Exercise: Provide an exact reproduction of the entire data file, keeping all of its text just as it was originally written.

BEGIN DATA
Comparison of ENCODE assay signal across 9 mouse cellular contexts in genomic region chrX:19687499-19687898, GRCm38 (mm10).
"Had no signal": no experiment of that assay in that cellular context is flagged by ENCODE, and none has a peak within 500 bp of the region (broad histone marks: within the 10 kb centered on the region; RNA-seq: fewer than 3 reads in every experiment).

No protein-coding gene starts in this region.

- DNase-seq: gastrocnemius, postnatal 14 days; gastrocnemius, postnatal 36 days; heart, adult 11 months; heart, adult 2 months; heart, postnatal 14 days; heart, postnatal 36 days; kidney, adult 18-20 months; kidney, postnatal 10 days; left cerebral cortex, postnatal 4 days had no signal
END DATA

Comparison of ENCODE assay signal across 9 mouse cellular contexts in genomic region chrX:19687499-19687898, GRCm38 (mm10).
"Had no signal": no experiment of that assay in that cellular context is flagged by ENCODE, and none has a peak within 500 bp of the region (broad histone marks: within the 10 kb centered on the region; RNA-seq: fewer than 3 reads in every experiment).

No protein-coding gene starts in this region.

- DNase-seq: gastrocnemius, postnatal 14 days; gastrocnemius, postnatal 36 days; heart, adult 11 months; heart, adult 2 months; heart, postnatal 14 days; heart, postnatal 36 days; kidney, adult 18-20 months; kidney, postnatal 10 days; left cerebral cortex, postnatal 4 days had no signal